In land-based casino Blackjack games, players are allowed to double down for any amount up to the original bet amount, so you could double down “for less” if you wanted. In online Blackjack it is only possible to double down the full value of your original bet.

Look at the basic Blackjack strategy to see when it is appropriate to double down.

Blackjack cards

Blackjack cards

Splitting Pairs When you are dealt a matching pair of cards (matching values only, suits are ignored), you have the ability to split the hand into two separate hands, and play them independently. Let’s say you are dealt a pair of 8’s for a total of 16. Sixteen is the worst possible player hand in Blackjack, since it is unlikely to win as is, but is very likely to bust if you draw to it. Splitting offers you a chance to improve the odds.

Choose the split option, and the dealer will separate the two cards, and treat them as two independent hands. If for example you draw a 3 on the first 8 you now have a total of 11 for the first hand. Many Blackjack game variants will allow you to double down on that hand total of 11 at this point. When this is allowed, the rule is called “Double after Split”. You then play the first hand to completion. Then the dealer will deal a second card to the second hand, and you can begin making play decisions on it.

If you get additional pairs (in the first two cards of a hand), many casinos will allow you to re-split, making yet another hand. The most common rule allows a player to split up to 3 times, making 4 separate hands, with 4 separate bets. If double after split is allowed, you could have up to 8 times your initial bet on the table if you chose. Some casinos and Blackjack variants restrict re-splitting, and some allow unlimited splitting. It is not a good idea to split pairs of 10’s. Keep the 20.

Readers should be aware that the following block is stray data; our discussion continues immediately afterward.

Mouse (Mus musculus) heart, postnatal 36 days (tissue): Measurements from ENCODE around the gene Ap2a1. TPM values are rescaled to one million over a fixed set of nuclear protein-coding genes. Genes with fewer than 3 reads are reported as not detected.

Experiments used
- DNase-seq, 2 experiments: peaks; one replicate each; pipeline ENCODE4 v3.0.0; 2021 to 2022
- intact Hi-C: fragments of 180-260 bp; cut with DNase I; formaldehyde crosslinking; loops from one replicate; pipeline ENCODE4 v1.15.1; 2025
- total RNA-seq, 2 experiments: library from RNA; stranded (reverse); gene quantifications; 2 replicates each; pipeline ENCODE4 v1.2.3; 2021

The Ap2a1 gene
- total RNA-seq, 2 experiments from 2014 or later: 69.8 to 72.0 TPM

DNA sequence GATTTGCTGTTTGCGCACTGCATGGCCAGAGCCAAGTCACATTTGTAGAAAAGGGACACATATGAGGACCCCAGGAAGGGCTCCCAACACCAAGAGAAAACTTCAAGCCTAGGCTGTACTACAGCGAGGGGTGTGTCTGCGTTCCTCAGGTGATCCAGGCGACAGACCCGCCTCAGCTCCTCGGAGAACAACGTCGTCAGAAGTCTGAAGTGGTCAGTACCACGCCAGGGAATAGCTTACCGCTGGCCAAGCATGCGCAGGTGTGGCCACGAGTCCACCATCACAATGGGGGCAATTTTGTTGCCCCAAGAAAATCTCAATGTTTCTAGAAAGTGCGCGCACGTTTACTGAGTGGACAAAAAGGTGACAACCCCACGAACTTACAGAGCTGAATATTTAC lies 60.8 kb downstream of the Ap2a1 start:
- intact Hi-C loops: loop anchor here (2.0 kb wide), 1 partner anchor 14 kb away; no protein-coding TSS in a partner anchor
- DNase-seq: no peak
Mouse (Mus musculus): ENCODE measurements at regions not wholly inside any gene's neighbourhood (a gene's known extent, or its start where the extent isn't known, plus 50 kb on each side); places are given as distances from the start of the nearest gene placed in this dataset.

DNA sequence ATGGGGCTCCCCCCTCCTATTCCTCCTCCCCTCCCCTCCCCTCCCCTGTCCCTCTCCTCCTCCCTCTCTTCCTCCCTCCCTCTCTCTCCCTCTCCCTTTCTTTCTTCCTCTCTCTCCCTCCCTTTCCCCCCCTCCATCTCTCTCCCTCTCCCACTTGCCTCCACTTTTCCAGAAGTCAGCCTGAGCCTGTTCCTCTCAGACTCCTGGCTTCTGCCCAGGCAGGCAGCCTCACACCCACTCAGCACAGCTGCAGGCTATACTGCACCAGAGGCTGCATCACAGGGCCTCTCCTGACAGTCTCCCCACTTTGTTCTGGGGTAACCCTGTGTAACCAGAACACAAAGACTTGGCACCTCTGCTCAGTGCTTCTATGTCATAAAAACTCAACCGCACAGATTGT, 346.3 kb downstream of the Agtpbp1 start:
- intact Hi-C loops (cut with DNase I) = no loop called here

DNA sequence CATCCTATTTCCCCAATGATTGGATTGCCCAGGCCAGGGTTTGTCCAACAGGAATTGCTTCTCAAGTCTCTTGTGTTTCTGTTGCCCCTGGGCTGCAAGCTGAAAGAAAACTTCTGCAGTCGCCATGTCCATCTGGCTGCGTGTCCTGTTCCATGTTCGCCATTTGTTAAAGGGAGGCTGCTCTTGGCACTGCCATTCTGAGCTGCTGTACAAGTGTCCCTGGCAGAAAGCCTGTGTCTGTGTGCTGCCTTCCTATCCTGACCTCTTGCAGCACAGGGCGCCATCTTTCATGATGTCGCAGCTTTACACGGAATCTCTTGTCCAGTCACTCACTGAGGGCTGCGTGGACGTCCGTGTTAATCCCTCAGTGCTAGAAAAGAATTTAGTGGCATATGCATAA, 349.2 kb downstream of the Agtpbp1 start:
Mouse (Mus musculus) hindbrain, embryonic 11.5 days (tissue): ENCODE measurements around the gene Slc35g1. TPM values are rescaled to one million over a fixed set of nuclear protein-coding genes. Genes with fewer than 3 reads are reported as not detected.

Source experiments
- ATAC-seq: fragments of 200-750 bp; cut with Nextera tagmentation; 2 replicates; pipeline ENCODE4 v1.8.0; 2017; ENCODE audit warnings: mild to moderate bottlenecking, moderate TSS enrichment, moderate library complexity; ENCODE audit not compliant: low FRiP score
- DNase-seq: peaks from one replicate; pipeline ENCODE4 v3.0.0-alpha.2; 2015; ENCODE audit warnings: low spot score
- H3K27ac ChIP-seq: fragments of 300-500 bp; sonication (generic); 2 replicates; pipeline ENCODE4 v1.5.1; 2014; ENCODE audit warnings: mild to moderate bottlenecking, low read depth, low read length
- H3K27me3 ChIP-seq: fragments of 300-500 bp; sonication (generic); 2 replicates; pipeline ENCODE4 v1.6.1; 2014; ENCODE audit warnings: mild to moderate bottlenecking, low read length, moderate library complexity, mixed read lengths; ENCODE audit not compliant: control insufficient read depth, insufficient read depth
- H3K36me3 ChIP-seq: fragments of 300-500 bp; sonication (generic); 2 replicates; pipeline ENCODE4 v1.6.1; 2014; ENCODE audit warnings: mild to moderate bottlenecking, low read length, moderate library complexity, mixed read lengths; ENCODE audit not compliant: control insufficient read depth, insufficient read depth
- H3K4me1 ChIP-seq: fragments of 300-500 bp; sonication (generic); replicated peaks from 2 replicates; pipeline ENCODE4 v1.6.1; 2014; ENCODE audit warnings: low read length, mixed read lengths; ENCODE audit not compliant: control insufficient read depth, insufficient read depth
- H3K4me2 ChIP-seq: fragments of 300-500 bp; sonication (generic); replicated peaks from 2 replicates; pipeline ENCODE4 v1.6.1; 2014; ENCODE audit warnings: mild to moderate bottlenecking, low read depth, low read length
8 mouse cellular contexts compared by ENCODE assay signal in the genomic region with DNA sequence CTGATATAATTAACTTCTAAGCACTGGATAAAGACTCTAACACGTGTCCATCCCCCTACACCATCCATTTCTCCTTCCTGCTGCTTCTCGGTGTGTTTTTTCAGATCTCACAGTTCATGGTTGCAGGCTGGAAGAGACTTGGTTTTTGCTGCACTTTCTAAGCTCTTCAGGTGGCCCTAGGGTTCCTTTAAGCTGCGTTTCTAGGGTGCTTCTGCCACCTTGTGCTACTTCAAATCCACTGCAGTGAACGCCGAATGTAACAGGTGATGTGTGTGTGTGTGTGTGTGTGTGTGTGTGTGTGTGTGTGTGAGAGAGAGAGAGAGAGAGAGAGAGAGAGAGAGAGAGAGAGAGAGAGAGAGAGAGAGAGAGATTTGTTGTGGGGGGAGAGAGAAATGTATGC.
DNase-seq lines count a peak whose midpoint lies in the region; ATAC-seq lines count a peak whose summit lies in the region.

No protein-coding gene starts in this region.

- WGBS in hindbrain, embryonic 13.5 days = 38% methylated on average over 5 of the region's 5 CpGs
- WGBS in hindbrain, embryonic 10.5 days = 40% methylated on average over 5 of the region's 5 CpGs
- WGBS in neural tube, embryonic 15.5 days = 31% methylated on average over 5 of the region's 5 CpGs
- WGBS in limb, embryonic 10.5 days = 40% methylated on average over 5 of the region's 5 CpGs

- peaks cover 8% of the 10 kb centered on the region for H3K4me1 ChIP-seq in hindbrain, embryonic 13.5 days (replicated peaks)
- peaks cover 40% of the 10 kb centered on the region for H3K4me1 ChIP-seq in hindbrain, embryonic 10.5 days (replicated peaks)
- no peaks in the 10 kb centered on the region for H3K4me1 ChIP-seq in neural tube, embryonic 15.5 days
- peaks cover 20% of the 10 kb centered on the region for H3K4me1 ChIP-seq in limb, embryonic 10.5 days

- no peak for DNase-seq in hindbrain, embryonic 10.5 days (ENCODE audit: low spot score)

The other complication for pair splits concerns splitting Aces. Casinos restrict you to drawing only one additional card on each Ace. Also, if you draw a ten-valued card on one of your split Aces, the hand is not considered a Blackjack, but is instead treated as a normal 21, and therefore does not collect 3 to 2 odds. However, it is always good Blackjack strategy to split pairs of Aces.

Insurance Insurance is perhaps the least understood of all the commonly available rules for Blackjack. Our resident Blackjack expert Pete thinks that this is not necessarily a bad thing because the insurance bet is normally a poor bet for the player, with a high house advantage.

For example, if the dealer turns an up-card of an Ace, he will offer “Insurance” to the players. Insurance bets can be made by betting up to half your original bet amount by selecting the insurance button onscreen. The dealer will check to see if he has a 10-value card underneath his Ace, and if he does have Blackjack, your winning Insurance bet will be paid at odds of 2:1. You’ll lose your original bet of course (unless you also have a Blackjack), so the net effect is that you break even (assuming you bet the full half bet for insurance). The bet is described as “insurance” as it seems to protect your original bet against a dealer Blackjack. Of course, if the dealer does not have Blackjack, you’ll lose the insurance bet, and still have to play the original bet out.

Insurance is actually a side-bet, where you are offered 2:1 odds that the dealer has a 10-valued card underneath (“in the hole”). In a single deck Blackjack game, there are 16 ten-valued cards. Assuming that you don’t see any other cards, including your own, the tens compose 16 out of 51 remaining cards after the dealer’s Ace was removed. For the insurance bet to be a break-even bet, the hole card would have to be a ten 1 out of 3 times, but 16/51 is only 1 in 3.1875.

The basic Blackjack strategy player should simply never take the insurance bet.